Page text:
Originally written by Chris Chellis.
The bouts are relatively few and far between for Manilla Road but when they walk toward the ring in those spiffy black shorts with the gold trimming you know that they mean business, and unlike the vast majority of the boxing world’s heroes these guys aren’t strutting with overt arrogance. Mark Shelton and Co. walk calmly and confidently with the pride that often comes in maintaining an increasingly respectable and diverse career. They’re not interested in sucker punches or quick KOs but in epic battles, the kind that move with a subtle beauty. Clocking in at over an hour in length, Manilla Road’s fourteenth full-length (14!), most certainly reflects that aesthetic, and if there were ever one album that required multiple listens to fully appreciate, then this one would be it.
“This is good,” I thought, as I sat down to my newly bought copy of Voyager. Good, but not great. “It’s a little….weird. What’s with that airy acoustic song “Tree of Life?” Why did the guys choose to kill the opening with a long and boring intro segment with lame voice-over crap? And what in god’s name is an organ doing on “Blood Eagle?” The riffs slew, as expected, but there was something a little off when I gave this a once-over. I don’t know if it was the drums on crack or the schizophrenic pace or a combination of the two but there was something casting an unwelcome shadow on what should have been a celebratory experience. I shrugged it off, played “Frost and Fire” and “Conquest” again, tossed the CD onto the opposite side of the couch and let the whole thing simmer in my mind as I fell asleep.
I awoke determined to give this a few more chances. It felt awkward uploading a Manilla Road album onto an iPod for obvious reasons but I did that before hopping into my car and taking off for work. Hitting a particularly nasty morning for LA traffic, I pressed play and let Shelton’s viking saga unfold before me as I fought my own battle with soccer moms, gangbangers, dirty cops and other degenerates determined to save a few seconds by cutting through my lane.
While it wasn’t the most appropriate context for a second and more dissecting listen, the car proved to be a friendly host despite the snail’s pace and the nuances of each song were slowly creeping through my taurine-soaked skull. I still couldn’t wrap my mind around that pretty sudden switch that takes place between the scorching “Frost and Fire” and the silky smooth acoustic opening of “Tree of Life,” but the suffocating, overwhelmingly oblique atmosphere of the first track seemed effective as opposed to unnecessary, the organ in “Blood Eagle” was refreshing and served as an appropriate contrast to the cutting riffs of the rest of the song, and album closer “Totentanz (The Dance of Death)” proved to be an even greater Manilla Road landmark than before. I mean, when Shelton kicked in with the guitar at the minute and a half mark I seriously got shivers and it wasn’t from the half-empty can of Red Bull sitting in the cup-holder.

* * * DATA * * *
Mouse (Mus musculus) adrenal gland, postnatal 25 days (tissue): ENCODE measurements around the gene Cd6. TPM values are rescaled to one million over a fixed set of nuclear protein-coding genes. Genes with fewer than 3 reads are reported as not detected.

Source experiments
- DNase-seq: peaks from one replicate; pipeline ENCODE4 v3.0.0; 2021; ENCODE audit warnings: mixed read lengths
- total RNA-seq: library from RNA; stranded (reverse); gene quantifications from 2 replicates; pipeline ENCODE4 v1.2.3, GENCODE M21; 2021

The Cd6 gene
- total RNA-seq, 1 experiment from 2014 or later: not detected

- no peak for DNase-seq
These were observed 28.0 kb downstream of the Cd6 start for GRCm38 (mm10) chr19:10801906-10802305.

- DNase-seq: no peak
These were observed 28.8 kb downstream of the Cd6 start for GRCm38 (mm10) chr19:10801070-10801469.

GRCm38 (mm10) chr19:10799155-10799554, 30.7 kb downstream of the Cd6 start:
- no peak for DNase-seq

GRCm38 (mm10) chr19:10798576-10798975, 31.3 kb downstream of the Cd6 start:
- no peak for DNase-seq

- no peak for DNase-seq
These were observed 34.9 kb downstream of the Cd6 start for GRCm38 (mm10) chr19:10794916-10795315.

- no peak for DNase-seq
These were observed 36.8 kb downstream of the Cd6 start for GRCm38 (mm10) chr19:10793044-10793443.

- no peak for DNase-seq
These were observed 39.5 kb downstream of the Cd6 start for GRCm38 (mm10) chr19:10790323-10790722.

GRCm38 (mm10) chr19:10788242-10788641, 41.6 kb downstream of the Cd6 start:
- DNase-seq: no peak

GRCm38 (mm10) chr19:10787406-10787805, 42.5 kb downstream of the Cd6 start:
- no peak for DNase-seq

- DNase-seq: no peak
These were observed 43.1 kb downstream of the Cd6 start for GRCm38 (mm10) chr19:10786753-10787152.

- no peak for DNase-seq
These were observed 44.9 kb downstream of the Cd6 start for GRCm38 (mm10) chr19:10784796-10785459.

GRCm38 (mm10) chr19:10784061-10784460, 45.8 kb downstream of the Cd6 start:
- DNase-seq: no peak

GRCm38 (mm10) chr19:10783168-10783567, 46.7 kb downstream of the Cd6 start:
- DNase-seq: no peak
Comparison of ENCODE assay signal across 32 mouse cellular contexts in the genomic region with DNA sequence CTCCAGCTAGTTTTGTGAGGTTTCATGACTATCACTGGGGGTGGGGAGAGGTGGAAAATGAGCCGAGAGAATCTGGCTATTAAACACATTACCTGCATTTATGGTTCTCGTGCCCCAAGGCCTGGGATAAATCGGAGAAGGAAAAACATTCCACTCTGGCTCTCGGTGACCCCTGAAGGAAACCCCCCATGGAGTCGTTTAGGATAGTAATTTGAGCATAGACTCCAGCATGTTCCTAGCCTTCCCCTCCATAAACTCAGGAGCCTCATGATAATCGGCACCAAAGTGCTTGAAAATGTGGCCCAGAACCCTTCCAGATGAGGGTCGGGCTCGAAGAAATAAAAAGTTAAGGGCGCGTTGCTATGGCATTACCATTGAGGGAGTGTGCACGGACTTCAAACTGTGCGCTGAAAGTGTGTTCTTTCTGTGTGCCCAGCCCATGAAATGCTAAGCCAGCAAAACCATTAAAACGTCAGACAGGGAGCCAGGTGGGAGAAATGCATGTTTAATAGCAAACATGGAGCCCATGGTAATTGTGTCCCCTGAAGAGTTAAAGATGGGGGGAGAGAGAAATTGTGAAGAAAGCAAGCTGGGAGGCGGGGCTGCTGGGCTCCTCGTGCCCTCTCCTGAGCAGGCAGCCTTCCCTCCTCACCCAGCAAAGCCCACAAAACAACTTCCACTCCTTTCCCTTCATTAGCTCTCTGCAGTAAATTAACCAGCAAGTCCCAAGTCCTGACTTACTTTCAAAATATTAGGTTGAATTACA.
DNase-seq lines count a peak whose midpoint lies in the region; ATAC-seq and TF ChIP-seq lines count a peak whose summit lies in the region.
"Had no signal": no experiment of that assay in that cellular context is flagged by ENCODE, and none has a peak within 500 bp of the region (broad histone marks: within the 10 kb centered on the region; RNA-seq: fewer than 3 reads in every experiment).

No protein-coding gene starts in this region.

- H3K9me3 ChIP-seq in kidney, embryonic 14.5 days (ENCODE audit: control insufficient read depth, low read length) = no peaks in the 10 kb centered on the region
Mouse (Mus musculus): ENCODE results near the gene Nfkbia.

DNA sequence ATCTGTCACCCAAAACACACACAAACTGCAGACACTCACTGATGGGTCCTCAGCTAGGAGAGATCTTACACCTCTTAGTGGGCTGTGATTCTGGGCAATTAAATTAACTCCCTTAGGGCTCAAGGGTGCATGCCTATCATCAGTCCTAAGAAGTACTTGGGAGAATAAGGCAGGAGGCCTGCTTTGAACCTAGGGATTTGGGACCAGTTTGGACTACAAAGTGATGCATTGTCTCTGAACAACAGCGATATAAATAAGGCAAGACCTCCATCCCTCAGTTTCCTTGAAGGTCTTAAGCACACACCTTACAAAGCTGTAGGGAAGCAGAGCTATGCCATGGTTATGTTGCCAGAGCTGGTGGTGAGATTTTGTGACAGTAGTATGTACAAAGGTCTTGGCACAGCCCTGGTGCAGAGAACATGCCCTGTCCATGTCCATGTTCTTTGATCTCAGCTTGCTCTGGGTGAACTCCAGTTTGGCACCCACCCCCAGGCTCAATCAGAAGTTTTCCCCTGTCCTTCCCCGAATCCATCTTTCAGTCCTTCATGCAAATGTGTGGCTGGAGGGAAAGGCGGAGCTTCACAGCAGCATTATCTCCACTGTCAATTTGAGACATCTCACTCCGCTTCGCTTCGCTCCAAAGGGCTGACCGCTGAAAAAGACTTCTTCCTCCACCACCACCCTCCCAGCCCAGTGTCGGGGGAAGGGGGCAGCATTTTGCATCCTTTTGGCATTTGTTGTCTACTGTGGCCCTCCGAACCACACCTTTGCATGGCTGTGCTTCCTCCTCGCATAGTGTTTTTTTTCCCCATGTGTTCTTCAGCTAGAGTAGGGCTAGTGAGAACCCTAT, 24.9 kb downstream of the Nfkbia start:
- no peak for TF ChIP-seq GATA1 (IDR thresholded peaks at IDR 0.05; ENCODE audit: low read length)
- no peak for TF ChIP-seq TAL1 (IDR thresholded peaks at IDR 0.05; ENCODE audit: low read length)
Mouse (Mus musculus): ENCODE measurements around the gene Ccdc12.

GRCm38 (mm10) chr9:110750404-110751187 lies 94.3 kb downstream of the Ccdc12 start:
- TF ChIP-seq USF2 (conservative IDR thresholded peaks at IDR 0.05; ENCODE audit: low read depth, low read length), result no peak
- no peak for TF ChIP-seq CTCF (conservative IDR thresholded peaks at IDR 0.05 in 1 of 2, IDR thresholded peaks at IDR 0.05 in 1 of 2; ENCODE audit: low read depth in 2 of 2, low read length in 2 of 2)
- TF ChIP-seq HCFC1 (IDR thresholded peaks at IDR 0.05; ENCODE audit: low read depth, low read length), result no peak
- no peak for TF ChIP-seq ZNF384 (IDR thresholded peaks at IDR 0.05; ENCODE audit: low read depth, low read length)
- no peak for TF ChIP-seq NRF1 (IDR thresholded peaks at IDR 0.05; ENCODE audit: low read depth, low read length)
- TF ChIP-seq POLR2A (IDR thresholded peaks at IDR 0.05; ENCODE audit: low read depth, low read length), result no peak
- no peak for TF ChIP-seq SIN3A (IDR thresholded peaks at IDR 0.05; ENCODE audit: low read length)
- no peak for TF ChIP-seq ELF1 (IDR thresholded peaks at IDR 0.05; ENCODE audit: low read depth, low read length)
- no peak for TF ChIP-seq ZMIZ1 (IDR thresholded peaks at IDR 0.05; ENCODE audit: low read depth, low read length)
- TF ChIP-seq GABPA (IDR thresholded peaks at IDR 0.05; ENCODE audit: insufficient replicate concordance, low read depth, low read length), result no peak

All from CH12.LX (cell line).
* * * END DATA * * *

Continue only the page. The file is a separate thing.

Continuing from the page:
As I made my freeway exit and drove through the dilapidated streets of south LA, Voyager had suddenly become worthy of its creator. I reminded myself that, indeed, I was listening to classic metal in its most earnest and honest form, as molded by the hands that helped create the form. This was something unique, valuable even, and as I write this now I can honestly say that this is an even greater recording than its predecessor, the stellar but somehow less complete Gates of Fire. Every song seems to be meticulously positioned, each one strong in its own right but made all the more interesting by its relationship with the others. There’s a traceable story here, the evidence found in Shelton’s lyrics and the differing moods of the music itself. If Voyager‘s charm doesn’t seduce you then you’ve got no soul.